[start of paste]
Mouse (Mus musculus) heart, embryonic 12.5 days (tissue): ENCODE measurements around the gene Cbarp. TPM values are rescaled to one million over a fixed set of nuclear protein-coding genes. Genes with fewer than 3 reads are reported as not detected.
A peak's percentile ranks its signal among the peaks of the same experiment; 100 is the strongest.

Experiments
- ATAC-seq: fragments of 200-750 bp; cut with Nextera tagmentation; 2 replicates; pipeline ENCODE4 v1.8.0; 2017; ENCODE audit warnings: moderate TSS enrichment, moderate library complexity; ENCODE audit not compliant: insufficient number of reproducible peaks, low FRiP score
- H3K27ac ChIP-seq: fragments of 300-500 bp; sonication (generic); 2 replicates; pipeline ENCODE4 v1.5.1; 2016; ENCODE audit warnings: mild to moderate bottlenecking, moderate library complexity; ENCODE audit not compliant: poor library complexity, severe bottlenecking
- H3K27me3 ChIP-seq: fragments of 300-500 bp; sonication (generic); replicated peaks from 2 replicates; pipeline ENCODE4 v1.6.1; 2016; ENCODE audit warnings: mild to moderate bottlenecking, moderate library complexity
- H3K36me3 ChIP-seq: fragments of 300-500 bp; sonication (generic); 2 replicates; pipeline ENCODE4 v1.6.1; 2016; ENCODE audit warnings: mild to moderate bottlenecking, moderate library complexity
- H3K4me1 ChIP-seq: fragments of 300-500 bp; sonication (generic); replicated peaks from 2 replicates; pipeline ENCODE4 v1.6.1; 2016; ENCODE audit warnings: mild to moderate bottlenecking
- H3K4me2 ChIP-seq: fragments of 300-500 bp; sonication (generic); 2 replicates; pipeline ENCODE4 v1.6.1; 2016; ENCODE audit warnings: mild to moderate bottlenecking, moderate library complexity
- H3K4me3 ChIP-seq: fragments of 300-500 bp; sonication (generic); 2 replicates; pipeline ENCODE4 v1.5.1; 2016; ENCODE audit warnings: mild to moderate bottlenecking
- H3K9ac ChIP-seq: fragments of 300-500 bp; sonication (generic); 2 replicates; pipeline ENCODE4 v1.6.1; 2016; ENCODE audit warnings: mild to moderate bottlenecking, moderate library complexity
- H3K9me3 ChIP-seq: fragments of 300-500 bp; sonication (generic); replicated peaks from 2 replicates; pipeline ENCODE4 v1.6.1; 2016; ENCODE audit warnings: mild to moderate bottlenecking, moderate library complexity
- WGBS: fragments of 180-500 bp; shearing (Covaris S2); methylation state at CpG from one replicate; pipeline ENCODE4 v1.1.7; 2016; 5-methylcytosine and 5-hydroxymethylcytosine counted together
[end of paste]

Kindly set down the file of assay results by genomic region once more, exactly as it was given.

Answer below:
Mouse (Mus musculus) heart, embryonic 12.5 days (tissue): ENCODE measurements around the gene Cbarp. TPM values are rescaled to one million over a fixed set of nuclear protein-coding genes. Genes with fewer than 3 reads are reported as not detected.
A peak's percentile ranks its signal among the peaks of the same experiment; 100 is the strongest.

Experiments
- ATAC-seq: fragments of 200-750 bp; cut with Nextera tagmentation; 2 replicates; pipeline ENCODE4 v1.8.0; 2017; ENCODE audit warnings: moderate TSS enrichment, moderate library complexity; ENCODE audit not compliant: insufficient number of reproducible peaks, low FRiP score
- H3K27ac ChIP-seq: fragments of 300-500 bp; sonication (generic); 2 replicates; pipeline ENCODE4 v1.5.1; 2016; ENCODE audit warnings: mild to moderate bottlenecking, moderate library complexity; ENCODE audit not compliant: poor library complexity, severe bottlenecking
- H3K27me3 ChIP-seq: fragments of 300-500 bp; sonication (generic); replicated peaks from 2 replicates; pipeline ENCODE4 v1.6.1; 2016; ENCODE audit warnings: mild to moderate bottlenecking, moderate library complexity
- H3K36me3 ChIP-seq: fragments of 300-500 bp; sonication (generic); 2 replicates; pipeline ENCODE4 v1.6.1; 2016; ENCODE audit warnings: mild to moderate bottlenecking, moderate library complexity
- H3K4me1 ChIP-seq: fragments of 300-500 bp; sonication (generic); replicated peaks from 2 replicates; pipeline ENCODE4 v1.6.1; 2016; ENCODE audit warnings: mild to moderate bottlenecking
- H3K4me2 ChIP-seq: fragments of 300-500 bp; sonication (generic); 2 replicates; pipeline ENCODE4 v1.6.1; 2016; ENCODE audit warnings: mild to moderate bottlenecking, moderate library complexity
- H3K4me3 ChIP-seq: fragments of 300-500 bp; sonication (generic); 2 replicates; pipeline ENCODE4 v1.5.1; 2016; ENCODE audit warnings: mild to moderate bottlenecking
- H3K9ac ChIP-seq: fragments of 300-500 bp; sonication (generic); 2 replicates; pipeline ENCODE4 v1.6.1; 2016; ENCODE audit warnings: mild to moderate bottlenecking, moderate library complexity
- H3K9me3 ChIP-seq: fragments of 300-500 bp; sonication (generic); replicated peaks from 2 replicates; pipeline ENCODE4 v1.6.1; 2016; ENCODE audit warnings: mild to moderate bottlenecking, moderate library complexity
- WGBS: fragments of 180-500 bp; shearing (Covaris S2); methylation state at CpG from one replicate; pipeline ENCODE4 v1.1.7; 2016; 5-methylcytosine and 5-hydroxymethylcytosine counted together